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Group buys former Armour meatpacking site in Stockyards

The 16.8-acre site of the historic, former Armour meatpacking plant in Fort Worth’s Stockyards has changed hands, and its new owners aren’t saying anything about their plans. Chesapeake Land Development Co., which bought the site

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Hulen Pointe Shopping Center sold

Hulen Pointe Shopping Center, located in southwest Fort Worth on South Hulen Street one mile south of Hulen Mall, has been purchased by Addison-based Bo Avery with TriMarsh Properties for an undisclosed price.

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Dallas-Fort Worth in top five commercial real estate markets in 2015

According to the Emerging Trends in Real Estate 2015 report, just co-published by PwC US and the Urban Land Institute (ULI), Dallas-Fort Worth ranks No. 5, with two other Texas cities, Houston and Austin ranking at No. 1 and 2 respectively. San Francisco ranks No. 3 and Denver No. 4.

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Social House Fort Worth plans to open mid-November

Social House has leased 5,045 square feet at 2801-2873 W Seventh St. in Fort Worth, according to Xceligent Inc.

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Ski Grand Prairie? TCU, UTA grad helping bring snow to Metroplex

For Levi Davis last week may have been a career peak, in more ways than one.

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Is former Massey's building ready to fall?

Massey's Restaurant building in a recent photo. Photo by A. Lee Graham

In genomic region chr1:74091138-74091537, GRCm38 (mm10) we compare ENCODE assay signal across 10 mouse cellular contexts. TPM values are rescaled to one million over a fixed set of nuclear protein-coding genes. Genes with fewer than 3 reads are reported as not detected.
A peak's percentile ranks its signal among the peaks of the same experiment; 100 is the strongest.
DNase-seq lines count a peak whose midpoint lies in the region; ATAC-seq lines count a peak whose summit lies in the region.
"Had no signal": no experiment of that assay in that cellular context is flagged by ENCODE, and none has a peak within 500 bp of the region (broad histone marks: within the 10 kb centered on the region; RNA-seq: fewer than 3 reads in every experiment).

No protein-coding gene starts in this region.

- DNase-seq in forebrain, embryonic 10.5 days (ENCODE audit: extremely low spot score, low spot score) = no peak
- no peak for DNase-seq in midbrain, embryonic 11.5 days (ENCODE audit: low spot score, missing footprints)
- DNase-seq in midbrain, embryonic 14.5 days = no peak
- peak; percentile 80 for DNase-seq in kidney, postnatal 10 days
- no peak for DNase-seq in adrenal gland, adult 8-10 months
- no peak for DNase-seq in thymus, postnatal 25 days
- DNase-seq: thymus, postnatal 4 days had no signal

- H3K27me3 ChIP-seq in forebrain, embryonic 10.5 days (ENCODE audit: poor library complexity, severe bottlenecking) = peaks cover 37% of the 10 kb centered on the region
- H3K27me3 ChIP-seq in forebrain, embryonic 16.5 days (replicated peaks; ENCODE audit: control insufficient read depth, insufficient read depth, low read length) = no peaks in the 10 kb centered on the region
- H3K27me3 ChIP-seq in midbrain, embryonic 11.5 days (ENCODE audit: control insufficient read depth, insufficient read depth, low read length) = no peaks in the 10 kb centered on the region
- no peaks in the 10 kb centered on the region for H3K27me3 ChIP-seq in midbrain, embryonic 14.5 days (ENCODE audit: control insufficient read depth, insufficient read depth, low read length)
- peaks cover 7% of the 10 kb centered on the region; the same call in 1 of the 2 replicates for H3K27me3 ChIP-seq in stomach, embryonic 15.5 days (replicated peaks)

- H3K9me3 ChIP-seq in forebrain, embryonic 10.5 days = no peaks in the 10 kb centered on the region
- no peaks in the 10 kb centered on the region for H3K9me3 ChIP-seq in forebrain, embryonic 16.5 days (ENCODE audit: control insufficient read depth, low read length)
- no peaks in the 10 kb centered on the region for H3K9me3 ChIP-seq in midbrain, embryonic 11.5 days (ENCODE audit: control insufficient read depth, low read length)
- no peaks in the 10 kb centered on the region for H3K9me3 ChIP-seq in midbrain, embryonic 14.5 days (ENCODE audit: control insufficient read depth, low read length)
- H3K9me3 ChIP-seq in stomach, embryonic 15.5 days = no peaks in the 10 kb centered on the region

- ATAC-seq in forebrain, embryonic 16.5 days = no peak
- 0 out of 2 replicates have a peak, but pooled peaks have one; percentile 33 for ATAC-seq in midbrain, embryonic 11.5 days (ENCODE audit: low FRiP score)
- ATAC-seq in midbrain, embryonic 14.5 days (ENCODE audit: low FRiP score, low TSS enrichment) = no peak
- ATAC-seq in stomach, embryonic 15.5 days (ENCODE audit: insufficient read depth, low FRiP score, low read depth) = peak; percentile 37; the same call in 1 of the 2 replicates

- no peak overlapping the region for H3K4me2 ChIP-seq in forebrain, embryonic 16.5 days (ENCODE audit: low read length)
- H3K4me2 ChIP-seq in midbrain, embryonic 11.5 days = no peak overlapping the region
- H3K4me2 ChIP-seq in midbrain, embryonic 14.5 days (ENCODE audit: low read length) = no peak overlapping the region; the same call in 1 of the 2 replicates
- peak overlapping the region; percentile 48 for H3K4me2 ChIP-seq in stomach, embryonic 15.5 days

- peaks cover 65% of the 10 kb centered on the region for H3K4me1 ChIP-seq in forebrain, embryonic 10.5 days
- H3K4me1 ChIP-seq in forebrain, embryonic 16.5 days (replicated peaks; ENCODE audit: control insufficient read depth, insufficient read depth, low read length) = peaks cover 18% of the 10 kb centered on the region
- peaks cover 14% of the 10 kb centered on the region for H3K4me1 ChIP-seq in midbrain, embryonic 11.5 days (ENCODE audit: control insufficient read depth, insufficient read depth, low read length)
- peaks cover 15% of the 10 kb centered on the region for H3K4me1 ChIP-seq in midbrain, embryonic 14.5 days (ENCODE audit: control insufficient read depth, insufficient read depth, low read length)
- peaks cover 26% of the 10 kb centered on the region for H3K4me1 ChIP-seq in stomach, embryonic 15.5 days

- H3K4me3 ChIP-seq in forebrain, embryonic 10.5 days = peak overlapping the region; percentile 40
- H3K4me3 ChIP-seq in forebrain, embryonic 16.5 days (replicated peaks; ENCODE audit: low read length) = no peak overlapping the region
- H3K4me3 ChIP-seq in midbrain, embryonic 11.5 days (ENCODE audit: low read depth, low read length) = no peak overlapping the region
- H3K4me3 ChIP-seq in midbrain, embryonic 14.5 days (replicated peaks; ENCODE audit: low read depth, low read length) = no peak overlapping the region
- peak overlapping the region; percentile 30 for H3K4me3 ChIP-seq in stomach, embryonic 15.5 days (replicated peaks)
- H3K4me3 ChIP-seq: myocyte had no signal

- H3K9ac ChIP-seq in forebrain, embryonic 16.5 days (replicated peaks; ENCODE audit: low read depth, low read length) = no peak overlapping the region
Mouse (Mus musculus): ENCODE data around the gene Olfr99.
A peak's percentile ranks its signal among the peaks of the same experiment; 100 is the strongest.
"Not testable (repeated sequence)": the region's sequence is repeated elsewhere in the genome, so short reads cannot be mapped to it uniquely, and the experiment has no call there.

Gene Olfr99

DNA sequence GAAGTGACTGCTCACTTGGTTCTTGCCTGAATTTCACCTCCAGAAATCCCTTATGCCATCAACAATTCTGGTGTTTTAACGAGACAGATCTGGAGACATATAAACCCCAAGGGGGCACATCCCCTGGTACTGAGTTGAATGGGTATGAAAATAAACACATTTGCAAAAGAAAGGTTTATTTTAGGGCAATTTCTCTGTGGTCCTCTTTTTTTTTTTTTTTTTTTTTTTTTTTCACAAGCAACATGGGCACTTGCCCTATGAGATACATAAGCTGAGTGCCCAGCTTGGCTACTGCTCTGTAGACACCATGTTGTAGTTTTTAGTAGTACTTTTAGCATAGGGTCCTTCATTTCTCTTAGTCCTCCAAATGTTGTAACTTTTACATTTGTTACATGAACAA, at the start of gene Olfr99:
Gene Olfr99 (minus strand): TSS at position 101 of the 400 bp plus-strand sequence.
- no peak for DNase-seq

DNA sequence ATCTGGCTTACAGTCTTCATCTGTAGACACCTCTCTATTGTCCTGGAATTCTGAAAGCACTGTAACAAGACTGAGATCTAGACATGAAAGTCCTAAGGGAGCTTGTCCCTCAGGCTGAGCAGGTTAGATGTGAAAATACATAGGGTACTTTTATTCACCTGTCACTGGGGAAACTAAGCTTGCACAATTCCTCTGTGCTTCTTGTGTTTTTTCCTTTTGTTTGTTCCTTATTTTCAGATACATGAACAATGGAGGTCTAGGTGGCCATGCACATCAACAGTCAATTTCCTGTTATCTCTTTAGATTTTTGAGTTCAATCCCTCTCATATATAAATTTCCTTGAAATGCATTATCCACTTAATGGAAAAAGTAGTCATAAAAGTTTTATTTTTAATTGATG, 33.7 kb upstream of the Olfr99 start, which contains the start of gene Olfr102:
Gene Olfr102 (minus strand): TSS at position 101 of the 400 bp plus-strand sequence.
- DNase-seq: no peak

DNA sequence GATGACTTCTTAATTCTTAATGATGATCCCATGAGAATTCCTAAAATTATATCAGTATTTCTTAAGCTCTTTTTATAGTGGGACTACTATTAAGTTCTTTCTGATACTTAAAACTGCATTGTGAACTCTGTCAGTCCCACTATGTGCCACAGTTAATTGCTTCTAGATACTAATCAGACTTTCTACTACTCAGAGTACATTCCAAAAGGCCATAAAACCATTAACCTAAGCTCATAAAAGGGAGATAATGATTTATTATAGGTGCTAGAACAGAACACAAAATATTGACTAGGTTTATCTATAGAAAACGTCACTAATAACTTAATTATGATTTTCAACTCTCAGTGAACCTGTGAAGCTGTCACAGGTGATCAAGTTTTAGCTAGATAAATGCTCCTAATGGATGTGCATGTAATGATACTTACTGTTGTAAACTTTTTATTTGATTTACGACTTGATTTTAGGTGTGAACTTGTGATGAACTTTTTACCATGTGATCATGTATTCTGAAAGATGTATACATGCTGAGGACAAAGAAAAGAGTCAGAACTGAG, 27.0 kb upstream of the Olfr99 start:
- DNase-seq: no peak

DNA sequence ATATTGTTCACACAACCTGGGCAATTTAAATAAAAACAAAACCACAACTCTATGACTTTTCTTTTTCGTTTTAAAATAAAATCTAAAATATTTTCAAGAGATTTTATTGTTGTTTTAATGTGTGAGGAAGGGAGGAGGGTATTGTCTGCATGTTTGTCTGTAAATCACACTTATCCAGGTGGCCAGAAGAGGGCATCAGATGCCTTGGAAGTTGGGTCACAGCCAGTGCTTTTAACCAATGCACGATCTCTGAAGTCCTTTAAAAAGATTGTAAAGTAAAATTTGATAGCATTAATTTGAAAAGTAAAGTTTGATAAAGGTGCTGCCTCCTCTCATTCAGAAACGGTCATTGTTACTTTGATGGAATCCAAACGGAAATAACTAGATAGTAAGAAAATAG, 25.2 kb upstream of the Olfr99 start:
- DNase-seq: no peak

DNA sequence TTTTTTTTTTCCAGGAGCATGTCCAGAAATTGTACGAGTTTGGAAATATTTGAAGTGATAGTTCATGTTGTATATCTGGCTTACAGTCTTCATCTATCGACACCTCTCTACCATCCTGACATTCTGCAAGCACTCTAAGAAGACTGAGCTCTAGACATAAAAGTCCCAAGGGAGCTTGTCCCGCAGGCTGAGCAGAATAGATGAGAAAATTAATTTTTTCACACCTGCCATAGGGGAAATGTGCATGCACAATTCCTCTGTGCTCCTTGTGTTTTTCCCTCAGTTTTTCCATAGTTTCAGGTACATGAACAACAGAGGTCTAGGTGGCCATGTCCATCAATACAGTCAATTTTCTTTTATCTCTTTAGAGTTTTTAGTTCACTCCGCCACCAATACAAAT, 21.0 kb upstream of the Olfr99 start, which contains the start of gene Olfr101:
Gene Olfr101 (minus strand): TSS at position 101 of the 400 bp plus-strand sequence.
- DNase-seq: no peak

Has the former Massey’s restaurant served its last chicken fried steak? That’s up to the Dallas real estate investor who bought the 1805 Eighth Ave. property in Fort Worth’s hospital district.
“I’m meeting with some folks there to help me decide,” said Don Williams, who purchased the property in December for about $650,000, according to Xceligent Inc., but planned to meet with developers the week of April 14 to help decide its fate.
The 4,000-square-foot building has remained shuttered since closing in 2011. After Charles “Herb” Massey Sr. opened the eatery in 1947, it gained acclaim for its chicken fried steaks and down-home charm. But it closed in 1996, a decision made by Charles Herbert Massey Jr. and his wife Diane Massey.


It reopened the next year after Todd A. Scott and John Hamilton leased the site, reopening it under the same name. But it closed for good on Feb. 6, 2011, a day that left a bittersweet taste in the mouths of regulars more accustomed to the golden-crust filets that popularized the restaurant in Dan Jenkins’ novel, Baja Oklahoma.
Only five months after snapping up the property – “I bought it as a trust for my son, Sebastian,” Williams said – the Dallas investor said he didn’t know whether a new restaurant or retailer will fill the space or if the building might be razed. Current zoning allows residential and commercial uses for the property. - A. Lee Graham

lgraham@bizpress.net

 

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